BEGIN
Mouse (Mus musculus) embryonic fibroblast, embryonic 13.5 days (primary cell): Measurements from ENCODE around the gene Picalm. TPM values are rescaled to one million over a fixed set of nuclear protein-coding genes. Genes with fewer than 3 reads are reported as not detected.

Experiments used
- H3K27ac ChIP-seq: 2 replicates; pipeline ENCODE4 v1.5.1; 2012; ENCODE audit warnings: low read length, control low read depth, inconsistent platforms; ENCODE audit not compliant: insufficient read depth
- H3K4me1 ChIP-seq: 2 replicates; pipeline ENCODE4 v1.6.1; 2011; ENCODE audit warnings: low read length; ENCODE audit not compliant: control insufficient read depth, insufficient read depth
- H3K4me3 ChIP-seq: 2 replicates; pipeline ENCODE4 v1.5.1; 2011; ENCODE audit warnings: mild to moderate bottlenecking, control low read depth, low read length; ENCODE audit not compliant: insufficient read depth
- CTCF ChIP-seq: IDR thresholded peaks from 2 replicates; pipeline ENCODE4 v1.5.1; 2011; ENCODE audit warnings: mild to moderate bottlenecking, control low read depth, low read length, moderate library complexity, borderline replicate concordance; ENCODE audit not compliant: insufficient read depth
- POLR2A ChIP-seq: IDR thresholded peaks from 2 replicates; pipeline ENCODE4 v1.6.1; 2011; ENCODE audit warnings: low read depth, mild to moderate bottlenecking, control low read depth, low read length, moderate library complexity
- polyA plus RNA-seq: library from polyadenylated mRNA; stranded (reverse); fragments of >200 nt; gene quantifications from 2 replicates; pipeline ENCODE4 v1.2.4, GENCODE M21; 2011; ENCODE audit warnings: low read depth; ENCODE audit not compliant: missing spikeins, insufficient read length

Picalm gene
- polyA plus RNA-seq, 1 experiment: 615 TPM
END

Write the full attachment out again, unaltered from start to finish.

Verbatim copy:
Mouse (Mus musculus) embryonic fibroblast, embryonic 13.5 days (primary cell): Measurements from ENCODE around the gene Picalm. TPM values are rescaled to one million over a fixed set of nuclear protein-coding genes. Genes with fewer than 3 reads are reported as not detected.

Experiments used
- H3K27ac ChIP-seq: 2 replicates; pipeline ENCODE4 v1.5.1; 2012; ENCODE audit warnings: low read length, control low read depth, inconsistent platforms; ENCODE audit not compliant: insufficient read depth
- H3K4me1 ChIP-seq: 2 replicates; pipeline ENCODE4 v1.6.1; 2011; ENCODE audit warnings: low read length; ENCODE audit not compliant: control insufficient read depth, insufficient read depth
- H3K4me3 ChIP-seq: 2 replicates; pipeline ENCODE4 v1.5.1; 2011; ENCODE audit warnings: mild to moderate bottlenecking, control low read depth, low read length; ENCODE audit not compliant: insufficient read depth
- CTCF ChIP-seq: IDR thresholded peaks from 2 replicates; pipeline ENCODE4 v1.5.1; 2011; ENCODE audit warnings: mild to moderate bottlenecking, control low read depth, low read length, moderate library complexity, borderline replicate concordance; ENCODE audit not compliant: insufficient read depth
- POLR2A ChIP-seq: IDR thresholded peaks from 2 replicates; pipeline ENCODE4 v1.6.1; 2011; ENCODE audit warnings: low read depth, mild to moderate bottlenecking, control low read depth, low read length, moderate library complexity
- polyA plus RNA-seq: library from polyadenylated mRNA; stranded (reverse); fragments of >200 nt; gene quantifications from 2 replicates; pipeline ENCODE4 v1.2.4, GENCODE M21; 2011; ENCODE audit warnings: low read depth; ENCODE audit not compliant: missing spikeins, insufficient read length

Picalm gene
- polyA plus RNA-seq, 1 experiment: 615 TPM